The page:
Volume 1: Issue #14

It’s Not All in Your Head
The Most Common Yet Unrecognized
Health Concern in America Today

Many of us have been down this road:

You’ve got a health problem.

You’re shunted from immunologist to rheumatologist to gastroenterologist to neurologist. You take one test after another. Each specialist offers their own pet diagnosis. Yet they provide no answers, no genuine solutions.

Are the symptoms real or is it all in your head — as some doctors imply?

Well, here’s an answer: It’s not all in your head.

For those who understand the condition, this is not a psychological disorder. Wide-ranging symptoms from fatigue to anxiety to irritable bowel to allergies are in your physiology, not your imagination. They can be resolved, but only if the underlying problem is recognized.

For many people, the real cause of the symptoms is in two glands that sit at the top of the kidneys – the adrenals.

Continued below…

Adrenal hormones affect the whole body

The adrenal glands produce a wide range of hormones that include:

Cortisol and corticosterone regulate metabolism, are involved with stress and immune response, help regulate blood pressure and cardiovascular function and have anti-inflammatory effects.

Aldosterone helps control blood pressure

Androgens produce male and female sex hormones

Adrenaline, noradrenaline and dopamine are responsible for the ‘flight or fight’ stress response

Cushing’s syndrome and Addison’s disease are rare conditions in which the adrenals are either highly overactive or highly underactive, but any thyroid disorder that lies between these two extremes is hardly acknowledged by conventional doctors.

Underfunctioning adrenals
recognized a century ago

And yet back in 1902 an eminent physician, Charles Sajous, M.D., described a condition called ‘functional hypoadrenia’ whereby underfunctioning adrenal glands could give rise to a wide variety of mental and physical symptoms.

Dr. Sajous believed the condition came about either because the adrenals were underdeveloped due to some hereditary weakness or they were exhausted by chronic stress.

His research was followed up by other doctors during the twentieth century, notably endocrinologist John Tintera, M.D., in the 1950s and 1960s.

Dr. Tintera wrote that “if the adrenals are not thoroughly competent, each stressful incident cuts into their reserves. The day must come when those reserves are exhausted and the whole body is in trouble.”

He said that he had a great deal of success in treating allergies by way of the adrenal glands:

“In more than 20 years of a busy practice with thousands of patients, I’ve yet to work with an allergic patient whose troubles weren’t basically due to his poorly functioning adrenals or who wasn’t relieved of his allergic woes when his adrenals were put into proper working order.”

In spite of the work of Tintera and other doctors, few doctors today will look for a diagnosis of adrenal hypofunction (also called adrenal syndrome, fatigue or dysfunction), particularly since conventional tests for the activity of adrenal hormones are unreliable.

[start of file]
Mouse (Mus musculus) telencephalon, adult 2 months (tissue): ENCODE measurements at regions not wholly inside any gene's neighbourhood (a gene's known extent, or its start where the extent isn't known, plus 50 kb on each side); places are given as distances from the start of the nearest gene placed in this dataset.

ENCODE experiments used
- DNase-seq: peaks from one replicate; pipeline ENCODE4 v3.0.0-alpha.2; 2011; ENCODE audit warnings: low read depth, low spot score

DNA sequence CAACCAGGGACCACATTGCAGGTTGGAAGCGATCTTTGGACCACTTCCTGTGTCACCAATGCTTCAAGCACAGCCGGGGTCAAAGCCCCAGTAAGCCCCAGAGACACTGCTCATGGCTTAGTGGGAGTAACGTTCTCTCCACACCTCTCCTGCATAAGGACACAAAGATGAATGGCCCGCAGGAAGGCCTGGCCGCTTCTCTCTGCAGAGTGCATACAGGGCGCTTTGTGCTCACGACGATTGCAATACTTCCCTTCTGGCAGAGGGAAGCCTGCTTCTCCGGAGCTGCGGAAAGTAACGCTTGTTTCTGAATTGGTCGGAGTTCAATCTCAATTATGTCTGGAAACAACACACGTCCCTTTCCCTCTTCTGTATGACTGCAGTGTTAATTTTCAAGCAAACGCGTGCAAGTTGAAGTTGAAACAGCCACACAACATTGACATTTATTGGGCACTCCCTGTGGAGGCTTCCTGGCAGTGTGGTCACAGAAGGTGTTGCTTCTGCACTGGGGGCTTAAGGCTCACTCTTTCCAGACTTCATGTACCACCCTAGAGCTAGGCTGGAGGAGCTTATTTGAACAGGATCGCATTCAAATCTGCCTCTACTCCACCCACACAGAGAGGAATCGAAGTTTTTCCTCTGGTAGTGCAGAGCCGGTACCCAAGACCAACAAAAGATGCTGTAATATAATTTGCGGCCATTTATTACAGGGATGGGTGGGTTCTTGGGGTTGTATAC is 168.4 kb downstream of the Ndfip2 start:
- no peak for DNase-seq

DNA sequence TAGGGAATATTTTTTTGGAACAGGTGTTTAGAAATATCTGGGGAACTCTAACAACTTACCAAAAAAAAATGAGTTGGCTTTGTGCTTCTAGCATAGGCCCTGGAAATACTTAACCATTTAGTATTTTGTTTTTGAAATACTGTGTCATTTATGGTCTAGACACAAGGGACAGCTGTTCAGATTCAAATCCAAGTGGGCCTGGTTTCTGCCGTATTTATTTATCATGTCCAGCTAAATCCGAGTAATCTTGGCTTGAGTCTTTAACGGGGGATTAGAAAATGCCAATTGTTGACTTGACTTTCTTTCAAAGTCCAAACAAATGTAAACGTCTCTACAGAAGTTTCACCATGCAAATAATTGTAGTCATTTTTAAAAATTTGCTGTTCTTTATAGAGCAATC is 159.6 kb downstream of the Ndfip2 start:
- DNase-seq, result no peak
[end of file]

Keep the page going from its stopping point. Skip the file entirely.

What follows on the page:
Huge range of symptoms

Most commonly, symptoms appear after long periods of chronic mental or emotional stress or after an infectious illness.

If the patient has a hereditary weakness, then everyday stresses or sickness can bring on the condition.

The biggest group will be those who have minor adrenal fatigue. They may have low level depression, a feeling of sluggishness or lack the energy they once had. This group often relies on stimulants like coffee to get them through the day. That probably describes half the adults in America, so you can see why it’s hard to get doctors to take the adrenal concept seriously.

For other people, though, low adrenal function is a more serious, debilitating condition. Whether symptoms are moderate or severe, treating the adrenals may bring relief.

Since adrenal stress hormones affect so many body and glandular systems, symptoms of adrenal syndrome could appear almost anywhere. These include but are not limited to the following:

  • Fatigue
  • Anxiety
  • Irritability
  • Depression
  • Poor concentration
  • Brain fog
  • Feeling hungover
  • Digestive problems
  • Cravings
  • Allergies
  • Autoimmune disorders
  • Headaches
  • Cold hands and feet
  • Low sex drive
  • Premenstrual Syndrome
  • Insomnia
  • Recurrent infections
  • Weight gain
  • Joint or muscle pain

As you can see from that list, the wide range of symptoms can be caused by a number of things besides adrenal fatigue, which makes it easy to overlook the adrenals as a possible cause—and makes it easy for skeptical doctors to pooh-pooh the whole idea and more or less imply the patients are mental cases.

It’s no surprise that those with high levels of adrenal dysfunction typically seek help from one doctor after another but find no lasting relief.

And if the body is locked in chronic stress, if the underlying adrenal dysfunction is not addressed, then permanent healing is not going to occur no matter what remedy is applied.

Fortunately, there are practitioners who do recognize adrenal syndrome as a real illness. It will take some persistence on the part of the patient and the help of a cooperative doctor – and there’s always the chance that the symptoms aren’t caused by the adrenals – but it’s a path that’s worth exploring if the list of symptoms above seems to describe you, and you’ve had no luck finding a solution.

Treatment involves lowering emotional, physical and environmental stress, adopting healthy eating habits, correcting nutritional imbalances and deficiencies, and receiving both body therapies and counseling.

It takes time, but with an understanding therapist and the correct protocols, the adrenal syndrome patient will get their life back.

Best regards,

Lee Euler,

Publisher


References:

Adrenal Syndrome by G.E. Poesnecker